and we'll sleep in a real pile.


I could tell you lots of things about "Where The Wild Things Are." I could tell you that the cinematography was fantastic, that I loved the vast deserts and dry autumnal forests with no leaves and the oddly circular wicker houses that reminded me of the baskets I tried to weave once at a scout camp in Arizona, except that my baskets would always turn out lopsided. I could tell you that I loved Max Records (yeah, that's the kid's real name) and think he's going to have lots of great roles in the next few years.

I could tell you that I thought the film was a little overlong, that I didn't really love the Karen O. soundtrack (though it did fit the mood, it's not something I'd buy or listen to outside of the movie), but that I loved when the script got whimsical ("We haven't formally met -- I'm Ira, I put the holes in the trees, maybe you saw those?") or showed childlike interpretations of mature concepts (like when one Wild Thing brutally whacking another with a tree branch is explained away by the statement, "They're in love").

It's not a perfect film, but there's plenty of beauty and subtlety, strangeness and wonder.

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My favorite thing about the film -- well, "favorite" is not the right word... most affecting, maybe -- was the way it captured the loneliness of being a child whose time is spent mostly in his own imagination, a loneliness that hasn't ever really left me. What the Wild Things -- these massive, furry, weirdly ancient physical manifestations of Max's subconscious life -- desire most from Max is a way to "make the loneliness go away," and his greatest selling point isn't his magic power or his influence over the Vikings, but his "sadness shield," which is big enough to cover everyone.

I'd like one of those.

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Every time I'm around young children, I'm reminded of how dramatically they view life. There's no sense of perspective, no way to mitigate what's happening with knowledge of what has gone before or what's to come. Each moment is the ultimate zenith of existence, for good or ill.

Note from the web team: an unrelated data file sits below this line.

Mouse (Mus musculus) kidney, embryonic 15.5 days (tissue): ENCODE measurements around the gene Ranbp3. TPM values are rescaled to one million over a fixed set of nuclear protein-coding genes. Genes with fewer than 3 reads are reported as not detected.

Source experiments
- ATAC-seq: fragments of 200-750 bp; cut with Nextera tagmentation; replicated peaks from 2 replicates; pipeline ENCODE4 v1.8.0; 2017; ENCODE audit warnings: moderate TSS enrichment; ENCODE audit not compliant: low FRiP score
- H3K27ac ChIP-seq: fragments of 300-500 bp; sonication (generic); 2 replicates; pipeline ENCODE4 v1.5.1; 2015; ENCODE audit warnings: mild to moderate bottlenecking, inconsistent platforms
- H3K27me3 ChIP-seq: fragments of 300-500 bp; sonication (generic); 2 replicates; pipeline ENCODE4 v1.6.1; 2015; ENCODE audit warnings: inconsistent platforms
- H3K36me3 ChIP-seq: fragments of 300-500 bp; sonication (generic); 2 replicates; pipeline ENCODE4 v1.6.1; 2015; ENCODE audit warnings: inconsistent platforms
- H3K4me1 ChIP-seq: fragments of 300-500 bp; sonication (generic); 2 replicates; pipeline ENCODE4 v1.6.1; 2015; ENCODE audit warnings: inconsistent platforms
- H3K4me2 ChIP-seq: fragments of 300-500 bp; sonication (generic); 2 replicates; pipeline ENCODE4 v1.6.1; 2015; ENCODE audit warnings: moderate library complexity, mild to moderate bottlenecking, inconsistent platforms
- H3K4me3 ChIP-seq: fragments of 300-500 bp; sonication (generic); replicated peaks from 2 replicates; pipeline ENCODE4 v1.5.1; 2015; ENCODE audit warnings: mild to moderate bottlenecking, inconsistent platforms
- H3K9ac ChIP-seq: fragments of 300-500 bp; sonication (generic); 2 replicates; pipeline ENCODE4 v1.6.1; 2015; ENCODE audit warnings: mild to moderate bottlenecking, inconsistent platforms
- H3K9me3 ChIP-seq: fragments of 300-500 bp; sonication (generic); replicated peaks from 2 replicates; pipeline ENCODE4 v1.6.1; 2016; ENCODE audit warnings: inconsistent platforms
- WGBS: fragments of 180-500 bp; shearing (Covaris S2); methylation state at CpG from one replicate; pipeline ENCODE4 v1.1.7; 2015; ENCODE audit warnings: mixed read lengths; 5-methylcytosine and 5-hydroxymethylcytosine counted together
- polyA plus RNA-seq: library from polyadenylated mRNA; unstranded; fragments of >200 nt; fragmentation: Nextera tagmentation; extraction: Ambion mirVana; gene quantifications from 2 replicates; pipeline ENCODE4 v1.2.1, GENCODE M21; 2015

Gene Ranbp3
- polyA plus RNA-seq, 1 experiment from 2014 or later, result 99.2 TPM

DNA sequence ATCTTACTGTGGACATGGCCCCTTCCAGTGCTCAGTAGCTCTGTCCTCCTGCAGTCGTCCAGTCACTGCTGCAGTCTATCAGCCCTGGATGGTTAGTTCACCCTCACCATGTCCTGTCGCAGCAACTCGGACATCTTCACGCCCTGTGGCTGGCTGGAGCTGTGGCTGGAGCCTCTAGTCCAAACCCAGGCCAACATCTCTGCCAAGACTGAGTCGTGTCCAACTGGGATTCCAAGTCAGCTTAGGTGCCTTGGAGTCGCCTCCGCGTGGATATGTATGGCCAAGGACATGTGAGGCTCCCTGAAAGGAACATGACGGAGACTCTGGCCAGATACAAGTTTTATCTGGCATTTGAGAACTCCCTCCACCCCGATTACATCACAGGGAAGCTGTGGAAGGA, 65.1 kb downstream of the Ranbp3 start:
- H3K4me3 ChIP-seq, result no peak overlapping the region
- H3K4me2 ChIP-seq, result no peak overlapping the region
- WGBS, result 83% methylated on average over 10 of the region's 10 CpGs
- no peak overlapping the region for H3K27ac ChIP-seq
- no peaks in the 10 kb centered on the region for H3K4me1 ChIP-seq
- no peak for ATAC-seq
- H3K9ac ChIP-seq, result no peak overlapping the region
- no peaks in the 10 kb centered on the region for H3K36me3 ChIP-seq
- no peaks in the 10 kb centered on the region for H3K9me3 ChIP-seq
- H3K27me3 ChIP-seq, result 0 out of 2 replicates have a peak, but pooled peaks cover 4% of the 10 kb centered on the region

It's most often in the "for ill" moments that this melodrama becomes apparent. My father frequently remarks, in a sarcastic but not unkind way, "Life is hard, huh?" when confronted with a child weeping over a seemingly trivial matter. I don't think he says it as a means of comfort or sympathy to the child (who is going to keep crying anyway), but more as a reminder to himself of how immediate and important everything can seem, and that those emotions, while perhaps irrational, are still valid.

I think as an adult I miss some of that cleansing vibrance.

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There aren't any sadness shields, though, and in the end, child-kings in wolf suits can't make the dull ache of loneliness go away. And you can save your pep talks and cheap reassurances, because in the end, you're just Max, and that's not much. It's a hard reality to face some nights, when (in JD's words) you're sitting at home, staring at the ceiling, just wishing you had someone to talk to.

It's more rewarding when you figure out ways to stave it off yourself, impermanent though they may be, and when you rely on the care of those that love you, imperfect though they may be. I try to remember that.

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If there's one thing children know how to do, it's play. I try to remember that too.

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